15 Specters of Trivia That Frightened Us This Week
No one really knows when humans first mastered fire. Maybe we first started using flint to start fire 40,000 ago. Or maybe we first started using flint to start fire 400,000 years ago. That’s a huge difference and speaks to a huge hole in our knowledge about early humanity.
Humans were using fire even before we ever started fires, thanks to fires that started naturally. We might have been messing with those a million years before we set fires ourselves. These early fire interactions came with their own challenges. Find out about them below, along with some dubious advice about letting insects bite you.
The Salem Witch Trials of the 1690s were not the first witch trials in Massachusetts. Plymouth found one woman guilty of witchcraft earlier, but the only penalty was she had to pay a fine to the man on whom she’d cast a spell.
Le Théâtre du Grand-Guignol
Staring in 1897, a Paris theater hosted live plays depicting scenes of graphic horror, such people stabbing each other’s brains. Patrons watched from private boxes because they tended to get visibly aroused.
Good News, Everyone
Spiders are getting larger. City spiders, anyway — evolutionary pressures have pushed spiders who live near people to grow bigger. This appears to be a good thing for the food chain overall.
In the 1930s, the Japanese public was interested in one high-profile murder, committed by a geisha. After killing her victim, Sada Abe cut off his genitals, then went on to routinely carry them with her, under her kimono.
The government has an official definition for raisin bread. It must contain a minimum level of raisins, naturally, and it also must contain a maximum level of egg, otherwise you must instead label it “raisin and egg bread.”
The Cape Town Zombie
After a 2018 car accident in Cape Town, paramedics declared three people dead. All of them went to the morgue. Fortunately, just a few hours later, someone checked in on the bodies because it turned out one of them was still breathing.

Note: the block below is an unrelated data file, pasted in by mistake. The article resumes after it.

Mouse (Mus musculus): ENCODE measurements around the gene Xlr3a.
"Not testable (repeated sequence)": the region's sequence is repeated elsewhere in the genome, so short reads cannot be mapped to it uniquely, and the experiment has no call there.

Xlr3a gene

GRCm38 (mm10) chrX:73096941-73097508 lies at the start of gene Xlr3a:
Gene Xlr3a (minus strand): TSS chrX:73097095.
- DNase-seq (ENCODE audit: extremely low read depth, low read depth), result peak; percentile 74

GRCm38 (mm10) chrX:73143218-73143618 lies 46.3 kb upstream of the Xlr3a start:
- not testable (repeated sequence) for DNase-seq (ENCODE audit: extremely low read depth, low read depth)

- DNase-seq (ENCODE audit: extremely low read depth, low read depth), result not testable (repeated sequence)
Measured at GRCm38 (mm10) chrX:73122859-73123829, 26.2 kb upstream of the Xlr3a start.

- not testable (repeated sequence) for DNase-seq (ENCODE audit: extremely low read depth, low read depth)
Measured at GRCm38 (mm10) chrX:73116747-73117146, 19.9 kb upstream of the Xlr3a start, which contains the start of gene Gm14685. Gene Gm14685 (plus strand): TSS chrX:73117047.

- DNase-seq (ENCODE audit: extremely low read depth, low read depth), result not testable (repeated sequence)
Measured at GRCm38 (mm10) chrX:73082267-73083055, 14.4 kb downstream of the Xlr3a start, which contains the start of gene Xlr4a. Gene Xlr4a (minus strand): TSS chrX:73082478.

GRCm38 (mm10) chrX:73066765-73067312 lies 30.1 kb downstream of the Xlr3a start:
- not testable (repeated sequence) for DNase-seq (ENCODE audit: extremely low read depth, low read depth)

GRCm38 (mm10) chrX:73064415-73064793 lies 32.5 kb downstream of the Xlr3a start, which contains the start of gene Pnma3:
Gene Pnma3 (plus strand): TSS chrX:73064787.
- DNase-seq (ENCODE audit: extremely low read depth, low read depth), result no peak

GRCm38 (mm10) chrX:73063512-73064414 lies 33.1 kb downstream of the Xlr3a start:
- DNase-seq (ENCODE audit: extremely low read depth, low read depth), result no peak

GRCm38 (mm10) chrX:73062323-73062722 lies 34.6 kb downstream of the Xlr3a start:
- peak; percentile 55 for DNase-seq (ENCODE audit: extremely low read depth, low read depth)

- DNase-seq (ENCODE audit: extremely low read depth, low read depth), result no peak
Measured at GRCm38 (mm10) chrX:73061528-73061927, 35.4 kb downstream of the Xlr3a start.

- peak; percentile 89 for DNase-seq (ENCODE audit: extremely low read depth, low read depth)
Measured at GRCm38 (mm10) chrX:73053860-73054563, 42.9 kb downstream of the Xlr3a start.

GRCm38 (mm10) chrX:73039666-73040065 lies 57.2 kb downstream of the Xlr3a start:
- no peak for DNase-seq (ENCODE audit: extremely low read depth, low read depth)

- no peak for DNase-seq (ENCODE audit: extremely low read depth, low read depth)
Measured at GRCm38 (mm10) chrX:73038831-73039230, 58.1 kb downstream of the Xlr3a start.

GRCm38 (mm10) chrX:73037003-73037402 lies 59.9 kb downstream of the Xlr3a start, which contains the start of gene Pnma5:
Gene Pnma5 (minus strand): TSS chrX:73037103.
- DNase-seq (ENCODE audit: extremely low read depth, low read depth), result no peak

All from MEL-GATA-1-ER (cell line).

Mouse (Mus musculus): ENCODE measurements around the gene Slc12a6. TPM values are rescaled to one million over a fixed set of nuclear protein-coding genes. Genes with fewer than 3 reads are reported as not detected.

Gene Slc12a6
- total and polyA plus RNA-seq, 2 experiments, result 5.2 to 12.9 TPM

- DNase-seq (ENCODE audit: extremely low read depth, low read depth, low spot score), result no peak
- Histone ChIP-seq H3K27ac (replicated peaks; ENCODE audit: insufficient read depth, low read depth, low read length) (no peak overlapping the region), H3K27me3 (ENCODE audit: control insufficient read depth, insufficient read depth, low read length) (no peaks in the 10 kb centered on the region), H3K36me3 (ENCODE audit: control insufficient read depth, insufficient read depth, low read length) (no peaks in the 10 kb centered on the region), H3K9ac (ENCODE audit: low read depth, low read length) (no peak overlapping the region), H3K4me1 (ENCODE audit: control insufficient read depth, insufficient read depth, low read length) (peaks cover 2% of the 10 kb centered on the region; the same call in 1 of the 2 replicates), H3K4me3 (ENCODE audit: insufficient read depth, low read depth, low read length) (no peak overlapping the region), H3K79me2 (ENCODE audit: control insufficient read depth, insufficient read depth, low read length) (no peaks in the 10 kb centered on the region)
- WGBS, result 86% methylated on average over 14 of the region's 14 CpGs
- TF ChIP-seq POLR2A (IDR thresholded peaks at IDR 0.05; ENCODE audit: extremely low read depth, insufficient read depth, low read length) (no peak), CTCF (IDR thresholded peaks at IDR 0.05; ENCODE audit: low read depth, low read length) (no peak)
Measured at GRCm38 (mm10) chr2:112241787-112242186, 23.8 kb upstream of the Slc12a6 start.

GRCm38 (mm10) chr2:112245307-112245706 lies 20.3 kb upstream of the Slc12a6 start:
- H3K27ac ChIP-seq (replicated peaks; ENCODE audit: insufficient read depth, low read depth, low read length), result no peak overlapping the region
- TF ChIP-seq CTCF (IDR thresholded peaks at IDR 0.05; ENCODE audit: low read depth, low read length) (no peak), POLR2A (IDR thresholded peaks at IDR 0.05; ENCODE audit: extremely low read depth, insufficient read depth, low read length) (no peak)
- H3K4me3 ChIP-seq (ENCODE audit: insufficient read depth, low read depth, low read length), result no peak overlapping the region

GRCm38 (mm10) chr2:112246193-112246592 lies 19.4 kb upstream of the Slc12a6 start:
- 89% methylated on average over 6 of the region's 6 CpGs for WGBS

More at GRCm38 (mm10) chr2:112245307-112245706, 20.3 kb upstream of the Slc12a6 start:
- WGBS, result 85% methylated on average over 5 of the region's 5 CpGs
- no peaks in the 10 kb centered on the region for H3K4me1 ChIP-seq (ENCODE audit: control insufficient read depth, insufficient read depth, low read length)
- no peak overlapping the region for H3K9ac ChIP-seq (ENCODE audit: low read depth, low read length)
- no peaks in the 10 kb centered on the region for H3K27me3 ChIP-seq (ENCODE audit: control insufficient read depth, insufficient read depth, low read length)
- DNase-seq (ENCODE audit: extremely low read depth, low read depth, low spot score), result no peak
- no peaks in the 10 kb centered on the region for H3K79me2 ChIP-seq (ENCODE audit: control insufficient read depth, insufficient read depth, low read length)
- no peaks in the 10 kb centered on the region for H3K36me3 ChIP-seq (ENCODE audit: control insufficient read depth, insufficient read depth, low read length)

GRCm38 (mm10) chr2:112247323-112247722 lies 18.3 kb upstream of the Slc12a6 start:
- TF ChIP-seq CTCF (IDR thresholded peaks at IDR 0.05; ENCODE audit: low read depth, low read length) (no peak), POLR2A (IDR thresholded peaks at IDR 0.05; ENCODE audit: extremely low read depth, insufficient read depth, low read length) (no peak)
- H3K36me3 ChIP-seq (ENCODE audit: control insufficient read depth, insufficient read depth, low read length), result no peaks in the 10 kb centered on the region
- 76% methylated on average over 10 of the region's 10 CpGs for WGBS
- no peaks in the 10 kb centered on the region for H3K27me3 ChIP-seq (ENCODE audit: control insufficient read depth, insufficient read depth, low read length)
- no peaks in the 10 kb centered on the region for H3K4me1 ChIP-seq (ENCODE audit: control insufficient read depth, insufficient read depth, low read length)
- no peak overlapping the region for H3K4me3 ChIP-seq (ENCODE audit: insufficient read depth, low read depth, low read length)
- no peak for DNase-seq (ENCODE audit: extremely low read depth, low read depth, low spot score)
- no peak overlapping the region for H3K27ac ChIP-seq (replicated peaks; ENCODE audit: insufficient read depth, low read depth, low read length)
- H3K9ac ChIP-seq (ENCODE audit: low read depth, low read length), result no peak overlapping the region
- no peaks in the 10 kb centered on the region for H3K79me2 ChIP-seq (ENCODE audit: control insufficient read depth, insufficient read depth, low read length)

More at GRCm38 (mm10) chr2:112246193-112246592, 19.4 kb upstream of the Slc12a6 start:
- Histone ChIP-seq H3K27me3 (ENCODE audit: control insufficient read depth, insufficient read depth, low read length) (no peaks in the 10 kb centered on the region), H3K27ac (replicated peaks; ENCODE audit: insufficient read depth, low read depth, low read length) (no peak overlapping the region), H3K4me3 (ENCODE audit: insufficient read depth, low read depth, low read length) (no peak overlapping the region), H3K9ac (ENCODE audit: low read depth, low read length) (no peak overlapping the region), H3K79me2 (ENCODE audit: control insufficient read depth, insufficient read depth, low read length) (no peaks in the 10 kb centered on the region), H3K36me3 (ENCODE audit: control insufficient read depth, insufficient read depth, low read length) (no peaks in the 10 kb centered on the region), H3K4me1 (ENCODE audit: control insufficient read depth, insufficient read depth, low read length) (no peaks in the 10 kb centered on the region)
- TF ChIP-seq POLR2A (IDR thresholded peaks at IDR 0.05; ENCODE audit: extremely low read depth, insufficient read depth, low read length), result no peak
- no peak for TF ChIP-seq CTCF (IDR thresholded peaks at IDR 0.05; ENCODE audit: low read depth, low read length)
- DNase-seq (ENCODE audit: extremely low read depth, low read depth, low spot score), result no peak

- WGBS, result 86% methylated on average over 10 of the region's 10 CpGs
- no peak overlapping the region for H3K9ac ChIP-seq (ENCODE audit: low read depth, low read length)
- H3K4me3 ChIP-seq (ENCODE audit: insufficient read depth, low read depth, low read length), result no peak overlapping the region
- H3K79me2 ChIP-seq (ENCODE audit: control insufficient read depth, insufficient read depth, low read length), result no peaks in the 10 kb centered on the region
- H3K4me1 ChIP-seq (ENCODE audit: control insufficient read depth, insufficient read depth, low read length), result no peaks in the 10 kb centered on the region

In the 1970s, Jim Henson had an idea for a movie called The Dark Chrysalis. Designer Brian Froud misheard the word “chrysalis” as something else and drew concept art of a crystal. The idea for The Dark Crystal developed from there.
What Could Go Wrong?
C-4 explosives are pretty explosive, of course, when you hit them with the right kind of shock wave. Otherwise, the stuff is remarkably stable. You can shoot C-4 with a gun, and it won’t detonate.
Your Big Nose
You really don’t have a good idea what your face looks like. Your conception of yourself comes from photos, and possibly selfies in particular, and the focal length of these shots creates an image different from what people see.
That Burning Sensation
According to one hypothesis, we developed as a species by sublimating the need to pee on fire. Men instinctively want to pee on sparks, due to the phallic impulse, but by holding back, they finally managed to tame fire. This idea is supported by no evidence.
This Is Your Life
In 1995, an American game show surprised a Hiroshima survivor by bringing out the guy who dropped the bomb. This wasn’t exactly a joyous reunion. The survivor did not know in advance that the Enola Gay pilot would be there, and he reacted with some distress.
In 2009, scientists heated manganese oxide with other elements to a temperature of 1,200 degrees Celsius, in hopes of developing new electronics compounds. They didn’t succeed at that exactly, but they did stumble up the most powerful shade of blue ever found.
A Man With a Destiny
Leatherman tools are not named that way because they come in iconic leather pouches. They are named for the company founder, Tim Leatherman.
In 19th-century Greece (and possibly thousands of years ago as well, according to vague historical record), doctors stitched wounds together by having live ants bite injured soldiers. Today, doctors say this is technically possible but a bad idea.
Some people who go blind don’t know it. Their brains come up with visual hallucinations to replace all lost vision. These patients have zero real visual perception but refuse to believe they can’t see.